For a complete list, please refer to the AggregateOperations class. You can also implement your own aggregate operations using the builder in AggregateOperation .

groupingKey

Typically you don’t want to aggregate all the items together, but group them by some key and then aggregate over each group separately. This is achieved by using the groupingKey transform and then applying an aggregation on it afterwards.

We can extend the previous example to group odd and even values separately:

Pipeline p = Pipeline.create();
p.readFrom(TestSources.items(0, 1, 2, 3, 4, 5))
 .groupingKey(i -> i % 2 == 0 ? "odds" : "evens")
 .aggregate(AggregateOperations.counting())
 .writeTo(Sinks.logger());
11:51:46.723 [ INFO] [c.h.j.i.c.W.loggerSink#0] odds=3
11:51:46.723 [ INFO] [c.h.j.i.c.W.loggerSink#0] evens=3

Grouping is critical for aggregating massive data sets in distributed computing - otherwise you would not be able to make use of parallelization as effectively.

rollingAggregate

Rolling aggregation is similar to aggregate but instead of waiting to output until all items are received, it produces an output item for each input item. Because of this, it’s possible to use it in a streaming pipeline as well, as the aggregation is applied in a continuous way. The same pipeline from aggregate, can be rewritten to use a rollingAggregate transform instead:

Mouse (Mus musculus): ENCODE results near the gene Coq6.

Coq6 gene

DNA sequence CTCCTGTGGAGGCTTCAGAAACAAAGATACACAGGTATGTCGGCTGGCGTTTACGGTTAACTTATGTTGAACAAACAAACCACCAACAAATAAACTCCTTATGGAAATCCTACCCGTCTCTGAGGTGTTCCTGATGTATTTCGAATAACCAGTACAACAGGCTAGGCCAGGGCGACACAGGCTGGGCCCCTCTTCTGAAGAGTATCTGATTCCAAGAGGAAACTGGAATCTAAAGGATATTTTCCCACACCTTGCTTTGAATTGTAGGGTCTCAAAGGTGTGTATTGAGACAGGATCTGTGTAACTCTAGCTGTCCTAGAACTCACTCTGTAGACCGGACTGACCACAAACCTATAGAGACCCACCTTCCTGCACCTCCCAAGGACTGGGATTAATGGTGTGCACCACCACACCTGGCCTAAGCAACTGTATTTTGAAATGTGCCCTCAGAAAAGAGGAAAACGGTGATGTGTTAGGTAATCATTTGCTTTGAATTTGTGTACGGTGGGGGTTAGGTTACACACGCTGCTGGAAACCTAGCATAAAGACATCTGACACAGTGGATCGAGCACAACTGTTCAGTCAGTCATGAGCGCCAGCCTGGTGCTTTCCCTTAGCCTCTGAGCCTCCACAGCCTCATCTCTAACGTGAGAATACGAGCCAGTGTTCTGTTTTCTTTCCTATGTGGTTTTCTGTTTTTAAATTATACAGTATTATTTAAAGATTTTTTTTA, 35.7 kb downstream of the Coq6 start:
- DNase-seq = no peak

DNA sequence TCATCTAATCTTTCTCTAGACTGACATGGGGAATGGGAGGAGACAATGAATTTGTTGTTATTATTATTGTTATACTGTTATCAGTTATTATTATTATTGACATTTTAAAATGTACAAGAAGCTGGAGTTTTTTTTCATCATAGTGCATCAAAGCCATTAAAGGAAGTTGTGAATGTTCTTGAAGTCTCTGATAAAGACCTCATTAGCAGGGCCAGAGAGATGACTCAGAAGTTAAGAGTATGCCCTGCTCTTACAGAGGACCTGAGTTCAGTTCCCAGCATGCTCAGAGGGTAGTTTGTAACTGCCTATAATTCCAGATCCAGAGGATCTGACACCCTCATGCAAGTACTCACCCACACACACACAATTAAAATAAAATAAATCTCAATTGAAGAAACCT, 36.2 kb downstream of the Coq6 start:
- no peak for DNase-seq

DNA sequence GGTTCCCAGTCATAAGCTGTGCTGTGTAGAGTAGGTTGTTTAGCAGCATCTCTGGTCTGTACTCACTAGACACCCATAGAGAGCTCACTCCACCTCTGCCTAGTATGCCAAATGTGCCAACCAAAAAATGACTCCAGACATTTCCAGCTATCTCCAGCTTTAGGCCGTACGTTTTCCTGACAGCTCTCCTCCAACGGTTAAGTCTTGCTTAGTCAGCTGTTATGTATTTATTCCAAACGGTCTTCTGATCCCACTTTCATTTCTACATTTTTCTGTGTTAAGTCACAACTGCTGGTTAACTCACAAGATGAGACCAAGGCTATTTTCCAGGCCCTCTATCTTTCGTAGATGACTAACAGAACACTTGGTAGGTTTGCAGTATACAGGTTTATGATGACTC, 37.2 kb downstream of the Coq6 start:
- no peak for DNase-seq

Pipeline p = Pipeline.create();
p.readFrom(TestSources.items(0, 1, 2, 3, 4, 5))
 .groupingKey(i -> i % 2 == 0 ? "odds" : "evens")
 .rollingAggregate(AggregateOperations.counting())
 .writeTo(Sinks.logger());

Instead of a single line of output, we would get the following output instead:

12:06:29.405 [ INFO] [c.h.j.i.c.W.loggerSink#0] odds=1
12:06:29.405 [ INFO] [c.h.j.i.c.W.loggerSink#0] odds=2
12:06:29.405 [ INFO] [c.h.j.i.c.W.loggerSink#0] odds=3
12:06:29.406 [ INFO] [c.h.j.i.c.W.loggerSink#0] evens=1
12:06:29.406 [ INFO] [c.h.j.i.c.W.loggerSink#0] evens=2
12:06:29.406 [ INFO] [c.h.j.i.c.W.loggerSink#0] evens=3

window

The process of data aggregation takes a finite batch of data and produces a result. We can make it work with an infinite stream if we break up the stream into finite chunks. This is called windowing and it’s almost always defined in terms of a range of event timestamps (a time window).

Window transforms requires a stream which is annotated with timestamps, that is each input item has a timestamp associated with it. Timestamps are given in milliseconds and are generally represented in epoch format, as a simple long.

For a more in-depth look at the event time model, please refer to [building-pipelines].

The general way to assign windows to a stream works as follows:

tumblingWindow

Tumbling windows are the most basic window type - a window of constant size that "tumbles" along the time axis. If you use a window size of 1 second, Hazelcast will group together all events that occur within the same second and you’ll get window results for intervals [0-1) seconds, then [1-2) seconds, and so on.